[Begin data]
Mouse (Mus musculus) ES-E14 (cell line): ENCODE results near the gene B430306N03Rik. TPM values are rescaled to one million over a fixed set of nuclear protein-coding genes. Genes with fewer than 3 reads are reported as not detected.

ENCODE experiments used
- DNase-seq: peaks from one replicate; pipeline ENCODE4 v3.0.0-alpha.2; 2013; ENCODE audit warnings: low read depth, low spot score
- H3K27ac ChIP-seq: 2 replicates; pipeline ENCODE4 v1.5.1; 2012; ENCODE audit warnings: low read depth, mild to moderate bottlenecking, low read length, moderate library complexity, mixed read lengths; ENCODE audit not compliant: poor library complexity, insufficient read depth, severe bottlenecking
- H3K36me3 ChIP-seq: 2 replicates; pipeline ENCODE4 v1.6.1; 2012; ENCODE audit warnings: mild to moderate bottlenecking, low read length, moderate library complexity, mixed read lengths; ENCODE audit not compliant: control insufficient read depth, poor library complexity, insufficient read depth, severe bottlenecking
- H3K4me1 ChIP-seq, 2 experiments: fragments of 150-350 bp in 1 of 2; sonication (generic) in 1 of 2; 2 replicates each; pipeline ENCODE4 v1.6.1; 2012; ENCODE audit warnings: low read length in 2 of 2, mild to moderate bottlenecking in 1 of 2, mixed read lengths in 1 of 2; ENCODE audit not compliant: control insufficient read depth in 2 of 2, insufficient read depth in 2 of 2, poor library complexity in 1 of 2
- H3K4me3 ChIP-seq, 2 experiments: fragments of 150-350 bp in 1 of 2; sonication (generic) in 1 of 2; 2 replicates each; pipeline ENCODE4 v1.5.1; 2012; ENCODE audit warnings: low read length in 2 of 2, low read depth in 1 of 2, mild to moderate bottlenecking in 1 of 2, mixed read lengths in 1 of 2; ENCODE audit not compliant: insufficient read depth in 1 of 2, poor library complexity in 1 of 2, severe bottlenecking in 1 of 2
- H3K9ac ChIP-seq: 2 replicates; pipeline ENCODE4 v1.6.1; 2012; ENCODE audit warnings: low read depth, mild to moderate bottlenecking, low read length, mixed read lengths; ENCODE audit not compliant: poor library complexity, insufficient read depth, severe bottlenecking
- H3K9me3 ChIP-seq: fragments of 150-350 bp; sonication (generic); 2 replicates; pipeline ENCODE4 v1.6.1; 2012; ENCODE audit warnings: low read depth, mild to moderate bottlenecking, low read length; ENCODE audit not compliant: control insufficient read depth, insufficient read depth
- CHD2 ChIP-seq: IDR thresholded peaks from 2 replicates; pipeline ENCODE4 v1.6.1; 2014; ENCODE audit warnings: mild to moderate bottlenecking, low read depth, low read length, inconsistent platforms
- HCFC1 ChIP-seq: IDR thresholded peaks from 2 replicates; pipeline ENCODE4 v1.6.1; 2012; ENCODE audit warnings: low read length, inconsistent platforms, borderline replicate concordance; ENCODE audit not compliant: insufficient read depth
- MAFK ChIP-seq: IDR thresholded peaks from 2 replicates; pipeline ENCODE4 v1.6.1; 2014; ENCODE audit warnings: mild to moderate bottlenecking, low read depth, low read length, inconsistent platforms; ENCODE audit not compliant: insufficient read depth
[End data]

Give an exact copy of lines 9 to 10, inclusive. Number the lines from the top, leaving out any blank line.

- H3K9me3 ChIP-seq: fragments of 150-350 bp; sonication (generic); 2 replicates; pipeline ENCODE4 v1.6.1; 2012; ENCODE audit warnings: low read depth, mild to moderate bottlenecking, low read length; ENCODE audit not compliant: control insufficient read depth, insufficient read depth
- CHD2 ChIP-seq: IDR thresholded peaks from 2 replicates; pipeline ENCODE4 v1.6.1; 2014; ENCODE audit warnings: mild to moderate bottlenecking, low read depth, low read length, inconsistent platforms